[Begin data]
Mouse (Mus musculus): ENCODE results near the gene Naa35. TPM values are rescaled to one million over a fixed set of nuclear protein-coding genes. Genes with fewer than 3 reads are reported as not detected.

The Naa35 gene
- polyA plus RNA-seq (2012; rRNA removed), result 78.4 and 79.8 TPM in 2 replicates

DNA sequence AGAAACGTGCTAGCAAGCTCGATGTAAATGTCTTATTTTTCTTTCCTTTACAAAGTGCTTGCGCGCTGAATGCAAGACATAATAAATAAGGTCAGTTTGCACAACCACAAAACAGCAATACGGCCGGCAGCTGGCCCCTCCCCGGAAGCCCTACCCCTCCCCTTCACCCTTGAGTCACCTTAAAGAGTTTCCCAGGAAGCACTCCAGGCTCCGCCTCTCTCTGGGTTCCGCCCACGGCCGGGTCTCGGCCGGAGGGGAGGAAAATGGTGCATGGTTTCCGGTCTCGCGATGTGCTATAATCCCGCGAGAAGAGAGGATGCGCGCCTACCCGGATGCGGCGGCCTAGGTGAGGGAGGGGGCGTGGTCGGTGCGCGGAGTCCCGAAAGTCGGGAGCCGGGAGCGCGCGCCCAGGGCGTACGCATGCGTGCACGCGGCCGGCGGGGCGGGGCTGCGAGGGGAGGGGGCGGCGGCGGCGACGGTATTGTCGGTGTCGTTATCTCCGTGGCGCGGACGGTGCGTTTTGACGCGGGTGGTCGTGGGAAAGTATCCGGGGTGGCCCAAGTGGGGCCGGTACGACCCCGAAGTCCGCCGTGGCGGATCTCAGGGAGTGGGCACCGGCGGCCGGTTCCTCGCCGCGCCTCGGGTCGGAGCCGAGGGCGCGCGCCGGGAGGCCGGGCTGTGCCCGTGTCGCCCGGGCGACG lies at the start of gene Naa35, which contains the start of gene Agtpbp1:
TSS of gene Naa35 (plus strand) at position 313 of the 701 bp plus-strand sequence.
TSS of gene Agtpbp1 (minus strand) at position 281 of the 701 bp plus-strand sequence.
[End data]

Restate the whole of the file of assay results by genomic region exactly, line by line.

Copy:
Mouse (Mus musculus): ENCODE results near the gene Naa35. TPM values are rescaled to one million over a fixed set of nuclear protein-coding genes. Genes with fewer than 3 reads are reported as not detected.

The Naa35 gene
- polyA plus RNA-seq (2012; rRNA removed), result 78.4 and 79.8 TPM in 2 replicates

DNA sequence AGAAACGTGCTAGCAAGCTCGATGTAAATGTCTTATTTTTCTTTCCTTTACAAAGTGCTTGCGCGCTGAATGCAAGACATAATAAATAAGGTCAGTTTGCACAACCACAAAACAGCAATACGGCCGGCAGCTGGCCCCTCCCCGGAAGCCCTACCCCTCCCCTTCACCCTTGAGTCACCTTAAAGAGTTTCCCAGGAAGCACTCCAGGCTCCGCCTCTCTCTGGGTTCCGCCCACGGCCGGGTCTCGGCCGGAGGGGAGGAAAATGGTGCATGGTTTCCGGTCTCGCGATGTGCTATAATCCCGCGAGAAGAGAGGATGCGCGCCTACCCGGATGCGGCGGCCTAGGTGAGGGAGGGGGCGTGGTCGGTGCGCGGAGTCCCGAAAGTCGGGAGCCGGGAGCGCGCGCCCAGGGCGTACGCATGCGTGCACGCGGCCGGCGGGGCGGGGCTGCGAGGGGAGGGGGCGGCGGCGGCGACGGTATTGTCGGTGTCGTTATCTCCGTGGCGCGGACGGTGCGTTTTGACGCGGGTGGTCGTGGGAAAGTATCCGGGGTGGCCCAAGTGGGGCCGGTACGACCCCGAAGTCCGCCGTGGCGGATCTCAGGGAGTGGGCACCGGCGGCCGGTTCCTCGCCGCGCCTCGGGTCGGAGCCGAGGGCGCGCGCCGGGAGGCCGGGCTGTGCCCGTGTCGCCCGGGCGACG lies at the start of gene Naa35, which contains the start of gene Agtpbp1:
TSS of gene Naa35 (plus strand) at position 313 of the 701 bp plus-strand sequence.
TSS of gene Agtpbp1 (minus strand) at position 281 of the 701 bp plus-strand sequence.